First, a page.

restrictive.  For instance, Javaee ears have modules inside, and JACC  
deals with the sets of permissions on a per modules basis.  Many  
people divide large javaee applications into multiple ears with ejbs  
that call each other.  So I think we need a scope concept  where we  
divide the objects into a set of trees of scopes.  Roles would be  
associated with a single scope and would be constrained so all the  
permissions and roles assigned to them are within their scope: all  
objects in the permissions are in the scope, and all "child" roles  
are in the scope.  We could consider supporting directed acyclic  
graphs of scopes but I'm afraid this will be too confusing.  On the  
other hand I haven't tried to set up an example, so it might be just  
as easy to understand as roles.  To summarize this paragraph I'm  
suggesting we have hierarchical scopes rather than applications in  
our model.

>
> Authorization Managers
> ----------------------------------
>
> Medium to large scale application deployments within complex  
> environments occur
> often within the enterprise.  Several divisions, processes and  
> applications require
> the management of authorization policy for many groups and  
> identities.  Centralizing
> the access and administration of authorization policy improves  
> several aspects of
> management:
>
>   o centralized policy stores enable a standard mechanism for  
> representing
>      and accessing policy information rather than having each  
> application
>      devise it's own representation and backing store
>
>   o policy backup and restoration operations are simplified when  
> several
>      instances of the same application or different applications  
> use a centralized
>      policy store
>
>   o there is a reduced learning curve for administrators who use  
> the same tools
>      across applications to manage policy rather than having to  
> learn how to use
>      a specific tool for a each application
>
>   o policy audits are greatly simplified when a principal's policy  
> across all
>      applications resides in (what appears to be) a single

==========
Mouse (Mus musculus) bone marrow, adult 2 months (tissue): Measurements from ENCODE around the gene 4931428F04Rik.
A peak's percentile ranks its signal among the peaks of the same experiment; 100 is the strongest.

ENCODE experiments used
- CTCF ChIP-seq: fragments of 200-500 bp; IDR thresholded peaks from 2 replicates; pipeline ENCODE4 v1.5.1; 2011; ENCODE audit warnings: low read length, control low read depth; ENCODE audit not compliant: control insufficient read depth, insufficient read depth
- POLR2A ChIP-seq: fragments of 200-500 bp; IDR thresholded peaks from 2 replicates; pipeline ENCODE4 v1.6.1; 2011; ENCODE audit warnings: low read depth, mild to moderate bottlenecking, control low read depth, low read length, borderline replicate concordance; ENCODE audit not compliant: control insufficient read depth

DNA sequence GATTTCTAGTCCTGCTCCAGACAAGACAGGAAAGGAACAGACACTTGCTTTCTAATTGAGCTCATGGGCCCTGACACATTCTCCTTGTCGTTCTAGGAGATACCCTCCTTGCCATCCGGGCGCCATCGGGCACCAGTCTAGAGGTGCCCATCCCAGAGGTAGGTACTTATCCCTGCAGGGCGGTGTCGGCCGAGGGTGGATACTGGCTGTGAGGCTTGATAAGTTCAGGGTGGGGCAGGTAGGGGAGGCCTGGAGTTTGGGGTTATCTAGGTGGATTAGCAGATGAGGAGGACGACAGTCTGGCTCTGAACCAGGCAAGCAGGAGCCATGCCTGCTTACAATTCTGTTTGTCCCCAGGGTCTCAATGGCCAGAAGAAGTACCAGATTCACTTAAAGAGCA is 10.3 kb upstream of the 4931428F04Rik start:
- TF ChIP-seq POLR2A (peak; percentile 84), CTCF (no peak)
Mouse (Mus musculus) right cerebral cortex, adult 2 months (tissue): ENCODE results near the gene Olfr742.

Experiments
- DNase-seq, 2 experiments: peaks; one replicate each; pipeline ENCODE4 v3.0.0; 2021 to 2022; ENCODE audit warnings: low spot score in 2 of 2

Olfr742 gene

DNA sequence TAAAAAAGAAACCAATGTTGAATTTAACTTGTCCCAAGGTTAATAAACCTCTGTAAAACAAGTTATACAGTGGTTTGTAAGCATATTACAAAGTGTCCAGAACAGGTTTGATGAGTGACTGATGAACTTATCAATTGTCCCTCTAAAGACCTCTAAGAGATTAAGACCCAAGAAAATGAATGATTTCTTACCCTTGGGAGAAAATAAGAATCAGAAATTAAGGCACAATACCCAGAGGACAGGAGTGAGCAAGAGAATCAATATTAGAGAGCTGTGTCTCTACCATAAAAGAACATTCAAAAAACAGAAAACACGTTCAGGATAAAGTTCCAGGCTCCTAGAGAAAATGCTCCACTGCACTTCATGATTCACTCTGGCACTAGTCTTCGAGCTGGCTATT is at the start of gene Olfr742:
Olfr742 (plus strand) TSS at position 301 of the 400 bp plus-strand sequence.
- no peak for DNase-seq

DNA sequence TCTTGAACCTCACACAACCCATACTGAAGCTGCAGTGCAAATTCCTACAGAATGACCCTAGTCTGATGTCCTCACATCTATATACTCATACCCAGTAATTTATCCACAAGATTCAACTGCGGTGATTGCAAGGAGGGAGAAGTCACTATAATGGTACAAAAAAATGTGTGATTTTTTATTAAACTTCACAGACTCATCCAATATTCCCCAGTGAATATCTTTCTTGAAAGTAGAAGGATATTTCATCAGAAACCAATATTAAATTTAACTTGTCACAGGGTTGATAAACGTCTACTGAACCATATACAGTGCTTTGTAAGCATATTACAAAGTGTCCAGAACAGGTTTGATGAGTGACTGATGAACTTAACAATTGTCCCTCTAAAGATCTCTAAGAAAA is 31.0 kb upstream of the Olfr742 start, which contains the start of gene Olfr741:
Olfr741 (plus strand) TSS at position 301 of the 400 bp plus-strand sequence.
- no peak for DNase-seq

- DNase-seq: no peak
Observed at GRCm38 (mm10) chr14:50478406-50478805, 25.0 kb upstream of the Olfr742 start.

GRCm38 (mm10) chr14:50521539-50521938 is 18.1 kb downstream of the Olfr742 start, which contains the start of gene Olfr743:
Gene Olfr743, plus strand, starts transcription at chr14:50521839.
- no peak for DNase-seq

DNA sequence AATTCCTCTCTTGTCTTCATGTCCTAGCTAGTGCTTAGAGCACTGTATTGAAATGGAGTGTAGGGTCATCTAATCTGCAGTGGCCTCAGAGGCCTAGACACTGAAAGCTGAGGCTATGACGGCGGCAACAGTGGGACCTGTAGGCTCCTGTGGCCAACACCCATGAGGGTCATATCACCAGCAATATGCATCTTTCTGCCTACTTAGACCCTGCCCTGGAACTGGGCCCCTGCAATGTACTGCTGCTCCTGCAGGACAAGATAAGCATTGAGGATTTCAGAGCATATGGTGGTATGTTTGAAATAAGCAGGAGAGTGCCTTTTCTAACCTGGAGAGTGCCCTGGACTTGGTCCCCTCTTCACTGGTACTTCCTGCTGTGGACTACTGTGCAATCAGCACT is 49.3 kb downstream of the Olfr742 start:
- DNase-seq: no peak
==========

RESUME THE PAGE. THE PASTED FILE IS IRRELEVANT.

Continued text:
> centralized location
>
>   o policy provisioning is also greatly simplified when policy  
> information is
>      centralized
>
>   o advanced capabilities in the policy store like snapshoting and  
> versioning
>      can be extended to all applications leveraging the centralized  
> store
>
>   o the authority to manage policy across divisions and  
> applications can be
>      parceled out to different administrators when the policy store  
> is centralized;
>      this is benefit is referred to as delegation of authority
>
>   o additional policy enhancing services benefit all applications  
> using a centralized
>      policy service
>
> Several products have emerged to centralize access to policy  
> information.  These
> products usually come bundled with programing APIs, tools, and  
> adapters to integrate
> with common existing systems which increases their uptake, and  
> usability for an
> immediate return to customers investing in the product.  Products  
> of this type, are
> often referred to as Authorization Managers and usually they are  
> included in a larger
> suite of services composing an identity solution.
>
> More glossary terms:
>
> Delegation of Authority:
>     The term given to the assignment of administrative operations  
> to specific authorities within
>     different jurisdictions to facilitate a division of management.

I don't disagree with this, but wonder if this is an authorization  
question for users of the authorization manager application itself?
>
> Authorization Manager:
>      A class of products found in identity management suites which  
> enables the centralized
>      management of authorization policy across applications.

I like this description of authorization managers.

Quite possibly I could be more clear about all this but its already  
been several days so I think it best if I post this now and see what  
happens.

many thanks
david jencks